Because training is intended to change how people perform on the job, it’s important to observe the workers in the field to see if they can demonstrate the skills/abilities/knowledge/attitude from the training while actually working.

This can be done after training, but it can also be done both before and after training to get a better sense of any improvement the training may have caused.

On-the-job observation can come from direct observation, but also from information collected by supervisors, coworkers, or customers, or also from indirect measures in product records or safety reports.

If observation detects a gap between the actual performance and the desired performance, attempt to determine the cause for that gap. In some cases, this can be tracked back to problems with the training and/or training delivery, but in other cases, other factors that are un-related to training may exist (this article on identifying and closing skill gaps explains this in more detail and gives a demonstrates a method for investigating this issue).

Level 4: Affect of Training on Organization/Business Goals

Finally, you may try to evaluate the effect that the training had on goals of the organization or business.

This can include tracking things like:

  • An increase in observed safe behaviors
  • An increase in preventive measures and controls implemented
  • A reduction in near misses, injuries, and/or illnesses
  • A reduction in insurance claims
  • Improved environment compliance
  • A return on ROI of training

You may have noticed that to do this, you’ll have to select particular key performance indicators (KPIs) of the business that you’ll track over time. The following articles provide more information on this topic:

Continuous Improvement of the EHS Training Program

As we mentioned earlier, the evaluation phase of EHS training has two primary purposes:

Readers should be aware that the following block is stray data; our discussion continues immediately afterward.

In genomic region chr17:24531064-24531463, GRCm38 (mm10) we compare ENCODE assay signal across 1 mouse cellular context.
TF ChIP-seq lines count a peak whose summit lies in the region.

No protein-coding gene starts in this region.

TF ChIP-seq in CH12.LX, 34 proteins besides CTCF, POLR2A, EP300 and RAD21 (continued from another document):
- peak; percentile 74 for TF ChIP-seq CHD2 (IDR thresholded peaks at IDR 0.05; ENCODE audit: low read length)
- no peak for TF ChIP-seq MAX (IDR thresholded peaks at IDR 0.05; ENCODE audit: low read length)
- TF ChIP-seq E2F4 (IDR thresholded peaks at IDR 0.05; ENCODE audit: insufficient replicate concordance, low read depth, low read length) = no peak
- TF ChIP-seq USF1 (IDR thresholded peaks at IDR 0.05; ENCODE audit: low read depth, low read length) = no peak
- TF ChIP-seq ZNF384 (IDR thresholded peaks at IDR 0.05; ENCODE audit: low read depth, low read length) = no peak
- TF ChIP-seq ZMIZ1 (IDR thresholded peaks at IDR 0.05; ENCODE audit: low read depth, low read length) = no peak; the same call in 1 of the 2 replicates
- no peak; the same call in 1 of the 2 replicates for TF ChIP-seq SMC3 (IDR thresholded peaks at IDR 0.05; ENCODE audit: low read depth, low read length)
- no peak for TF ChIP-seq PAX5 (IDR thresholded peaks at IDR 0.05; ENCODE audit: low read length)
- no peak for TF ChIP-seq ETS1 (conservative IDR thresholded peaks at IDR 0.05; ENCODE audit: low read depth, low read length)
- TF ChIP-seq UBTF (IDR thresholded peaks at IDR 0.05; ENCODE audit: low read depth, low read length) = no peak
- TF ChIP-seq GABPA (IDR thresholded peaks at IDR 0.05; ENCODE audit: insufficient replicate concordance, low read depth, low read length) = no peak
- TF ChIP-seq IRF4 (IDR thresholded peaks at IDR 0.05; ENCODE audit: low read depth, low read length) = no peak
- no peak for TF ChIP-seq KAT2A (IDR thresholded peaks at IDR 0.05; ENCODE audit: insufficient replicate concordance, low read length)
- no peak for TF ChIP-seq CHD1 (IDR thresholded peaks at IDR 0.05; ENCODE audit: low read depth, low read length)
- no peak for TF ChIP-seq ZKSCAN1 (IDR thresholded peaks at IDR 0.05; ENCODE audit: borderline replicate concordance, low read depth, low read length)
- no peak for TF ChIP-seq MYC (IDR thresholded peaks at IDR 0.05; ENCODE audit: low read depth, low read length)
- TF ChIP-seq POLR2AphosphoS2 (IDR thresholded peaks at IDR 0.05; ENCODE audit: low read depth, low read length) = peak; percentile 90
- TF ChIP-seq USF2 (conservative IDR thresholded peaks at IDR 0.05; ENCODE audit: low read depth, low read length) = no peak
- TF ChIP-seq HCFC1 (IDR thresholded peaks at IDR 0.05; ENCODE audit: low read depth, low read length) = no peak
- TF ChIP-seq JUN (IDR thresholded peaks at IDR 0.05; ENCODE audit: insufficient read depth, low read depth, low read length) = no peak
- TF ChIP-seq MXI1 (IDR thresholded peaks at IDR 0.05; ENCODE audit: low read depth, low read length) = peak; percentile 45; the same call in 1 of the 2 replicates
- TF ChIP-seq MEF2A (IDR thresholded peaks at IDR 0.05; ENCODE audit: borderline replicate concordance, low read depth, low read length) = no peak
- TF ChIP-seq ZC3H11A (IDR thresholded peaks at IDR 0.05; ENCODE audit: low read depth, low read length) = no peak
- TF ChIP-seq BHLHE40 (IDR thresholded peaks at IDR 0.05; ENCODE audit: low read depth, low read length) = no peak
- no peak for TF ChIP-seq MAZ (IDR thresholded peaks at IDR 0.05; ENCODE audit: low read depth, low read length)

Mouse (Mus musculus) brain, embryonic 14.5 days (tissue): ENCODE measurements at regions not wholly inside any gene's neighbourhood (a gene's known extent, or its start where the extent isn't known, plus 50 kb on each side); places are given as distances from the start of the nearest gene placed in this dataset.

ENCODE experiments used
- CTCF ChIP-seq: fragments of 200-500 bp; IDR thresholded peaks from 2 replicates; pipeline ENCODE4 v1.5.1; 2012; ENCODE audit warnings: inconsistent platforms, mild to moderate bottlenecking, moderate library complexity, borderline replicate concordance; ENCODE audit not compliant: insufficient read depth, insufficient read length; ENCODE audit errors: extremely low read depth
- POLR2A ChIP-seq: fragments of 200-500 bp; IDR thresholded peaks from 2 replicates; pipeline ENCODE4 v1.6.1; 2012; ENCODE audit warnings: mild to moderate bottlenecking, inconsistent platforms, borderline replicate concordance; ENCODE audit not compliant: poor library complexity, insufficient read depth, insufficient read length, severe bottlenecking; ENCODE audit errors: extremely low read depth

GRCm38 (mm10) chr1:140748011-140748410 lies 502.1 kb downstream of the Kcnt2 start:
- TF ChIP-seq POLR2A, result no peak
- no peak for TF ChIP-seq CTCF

• Evaluating each employee to see if he or she can satisfy the learning objectives of the training and has acquired the desired knowledge, skills, abilities, and/or attitudes
  • Evaluating the EHS training program/trainer/material itself to determine if it’s effective and how it can be improved

That second bullet, above, is what “continuous improvement” is all about.

Use all information from training evaluation to improve court content, delivery methods, materials, and learning environment.

EHS training developers and trainers should use the results of the learner evaluations and all other training evaluations to periodically review the effectiveness of the training materials and training presentation themselves. Evaluation should include course content, training delivery methods, additional training materials, trainer performance, learning environment, and more.

Remember to also use information from incident investigations, job-site observations, safety audits, and inspection data to make improvements to the training as well.

Conclusion: The Importance of Evaluating EHS Training

No doubt you recognized the importance of evaluation the effectiveness of your EHS training and the learning of your employees even before you read this article. With luck, this article has given you some best practices you can use to evaluation your EHS training more effectively.

Of course, we encourage you to go get the ANSI Z490.1 standard as well.

The Rest of ANSI Z490.1

Here are links that lead to the rest of the articles in this series:

Don’t forget to download our free guide, below.

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Effective EHS Training: A Step-by-Step Guide

Learn how to design, create, deliver, and evaluate effective EHS training by following these best practices with our free step-by-step guide.

Download Free Guide

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Jeffrey Dalto

Jeffrey Dalto

Jeffrey Dalto is an Instructional Designer and the Senior Learning & Development Specialist at Convergence Training. Jeff has worked in education/training for more than twenty years and in safety training for more than ten. You can follow Jeff at LinkedIn as well.